"Everything is possible to him who believes." Mark 9:23

Wednesday, September 5, 2012

Bandwagon Blues?

New technologies are revealed every day to consumers across the world. It is sometimes hard to stay up-to-date with all of the latest and greatest gadgets, websites, and social media sites. In the book, Groundswell, Charlene Li and Josh Bernoff give a pretty accurate list of points you should ask yourself when evaluating a new technology. The authors focus on evaluation from a company or business standpoint, but I believe it can be used for personal use as well.

  • Does it enable people to connect with each other in new ways? 
  • Is it effortless to sign up for?
  • Does it shift power from institutions to people?
  • Does the community generate enough content to sustain itself?
  • Is it an open platform that invites partnerships?
I'd like to focus on the first two points because those are the two I agree with the most.  

Does it enable people to connect with each other in new ways? Every new social network or gadget is going to have this effect on people. On the other hand, if the new technology makes it more interesting, more varied, or gives users the ability to connect more frequently, it has a better chance of catching on and sticking. Also, if the new technology has the ability to recruit new users consistently, then it has a greater likelihood of growing rapidly.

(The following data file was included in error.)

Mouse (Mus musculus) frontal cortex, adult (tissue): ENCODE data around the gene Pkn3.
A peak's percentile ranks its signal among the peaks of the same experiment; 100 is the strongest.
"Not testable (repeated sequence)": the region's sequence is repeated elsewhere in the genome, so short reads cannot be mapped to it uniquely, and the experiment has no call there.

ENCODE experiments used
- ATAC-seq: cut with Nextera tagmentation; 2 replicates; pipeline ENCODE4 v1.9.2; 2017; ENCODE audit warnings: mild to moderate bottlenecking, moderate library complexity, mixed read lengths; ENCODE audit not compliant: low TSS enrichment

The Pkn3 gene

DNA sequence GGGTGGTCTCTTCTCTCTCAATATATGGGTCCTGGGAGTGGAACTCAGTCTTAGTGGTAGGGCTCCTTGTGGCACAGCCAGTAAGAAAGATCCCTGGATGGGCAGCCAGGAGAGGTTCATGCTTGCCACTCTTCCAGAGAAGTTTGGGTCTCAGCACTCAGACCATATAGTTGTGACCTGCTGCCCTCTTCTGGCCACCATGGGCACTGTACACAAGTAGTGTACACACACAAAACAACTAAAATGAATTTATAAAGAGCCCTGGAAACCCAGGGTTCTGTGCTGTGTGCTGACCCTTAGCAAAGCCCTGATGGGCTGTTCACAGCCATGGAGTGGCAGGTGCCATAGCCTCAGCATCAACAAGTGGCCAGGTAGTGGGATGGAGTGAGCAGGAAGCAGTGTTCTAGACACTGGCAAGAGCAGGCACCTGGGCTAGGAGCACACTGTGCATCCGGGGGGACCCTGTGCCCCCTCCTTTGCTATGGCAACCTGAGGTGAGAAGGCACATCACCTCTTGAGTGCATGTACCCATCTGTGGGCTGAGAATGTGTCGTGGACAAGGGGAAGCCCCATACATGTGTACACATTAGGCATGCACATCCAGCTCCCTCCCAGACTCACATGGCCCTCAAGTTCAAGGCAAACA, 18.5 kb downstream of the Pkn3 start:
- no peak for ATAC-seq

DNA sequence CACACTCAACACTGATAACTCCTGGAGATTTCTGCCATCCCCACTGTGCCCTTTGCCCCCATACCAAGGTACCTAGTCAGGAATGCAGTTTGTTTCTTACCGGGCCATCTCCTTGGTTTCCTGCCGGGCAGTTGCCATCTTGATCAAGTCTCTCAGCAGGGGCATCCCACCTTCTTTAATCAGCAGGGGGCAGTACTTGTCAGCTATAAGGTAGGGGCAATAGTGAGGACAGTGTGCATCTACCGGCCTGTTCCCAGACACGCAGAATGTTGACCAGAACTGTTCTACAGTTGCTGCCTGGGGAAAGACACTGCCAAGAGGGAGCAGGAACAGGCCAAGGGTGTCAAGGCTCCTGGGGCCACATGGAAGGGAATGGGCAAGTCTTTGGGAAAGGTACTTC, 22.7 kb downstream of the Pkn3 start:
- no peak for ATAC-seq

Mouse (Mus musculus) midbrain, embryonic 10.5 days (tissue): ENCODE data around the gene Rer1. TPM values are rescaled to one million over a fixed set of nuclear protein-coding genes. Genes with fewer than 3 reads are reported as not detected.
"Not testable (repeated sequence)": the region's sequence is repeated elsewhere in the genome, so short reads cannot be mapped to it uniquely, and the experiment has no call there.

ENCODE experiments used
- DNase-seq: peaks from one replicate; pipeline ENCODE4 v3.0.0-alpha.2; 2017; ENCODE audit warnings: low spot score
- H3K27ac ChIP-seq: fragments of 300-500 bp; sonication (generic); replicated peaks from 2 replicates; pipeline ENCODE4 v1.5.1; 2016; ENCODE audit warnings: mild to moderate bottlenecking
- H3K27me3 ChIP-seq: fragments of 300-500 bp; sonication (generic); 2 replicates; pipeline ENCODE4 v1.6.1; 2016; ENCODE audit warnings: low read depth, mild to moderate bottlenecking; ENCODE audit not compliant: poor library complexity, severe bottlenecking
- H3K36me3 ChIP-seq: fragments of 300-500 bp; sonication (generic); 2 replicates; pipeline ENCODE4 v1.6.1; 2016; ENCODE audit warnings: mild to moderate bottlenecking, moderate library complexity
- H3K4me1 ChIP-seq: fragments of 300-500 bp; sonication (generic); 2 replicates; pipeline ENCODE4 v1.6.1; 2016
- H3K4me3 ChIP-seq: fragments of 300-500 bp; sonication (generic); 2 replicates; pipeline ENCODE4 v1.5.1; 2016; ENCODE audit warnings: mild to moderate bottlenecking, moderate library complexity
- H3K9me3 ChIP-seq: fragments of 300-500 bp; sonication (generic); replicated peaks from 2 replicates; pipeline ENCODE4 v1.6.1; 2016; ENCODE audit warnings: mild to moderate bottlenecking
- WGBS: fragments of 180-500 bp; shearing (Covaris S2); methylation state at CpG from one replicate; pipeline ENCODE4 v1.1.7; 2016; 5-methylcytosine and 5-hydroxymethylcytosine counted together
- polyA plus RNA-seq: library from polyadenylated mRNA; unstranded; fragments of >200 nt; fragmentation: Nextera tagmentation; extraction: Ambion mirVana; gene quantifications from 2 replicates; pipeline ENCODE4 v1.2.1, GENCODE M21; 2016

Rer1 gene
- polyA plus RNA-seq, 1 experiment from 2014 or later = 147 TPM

Is it effortless to sign up for? I believe this to be especially true for new technologies. Just the other day in class our professor wanted us to check out del.icio.us but you could only use it if you joined or subscribed. I wasn't about to go through that. I just wanted to see what it was all about. Social media networks such as Facebook or Twitter are free and users can simply sign-up and start using it immediately. 

All five of these points are applicable to a large corporation, a small business or even a new user looking to start up a personal page. These tips have the ability to help someone from jumping onto the band wagon. By reading through this list and asking yourself these questions, you can save yourself (or your company) a lot of time, headaches, and wasted effort. Find the technologies that are going to stick around for a while and that consumers are going to use.


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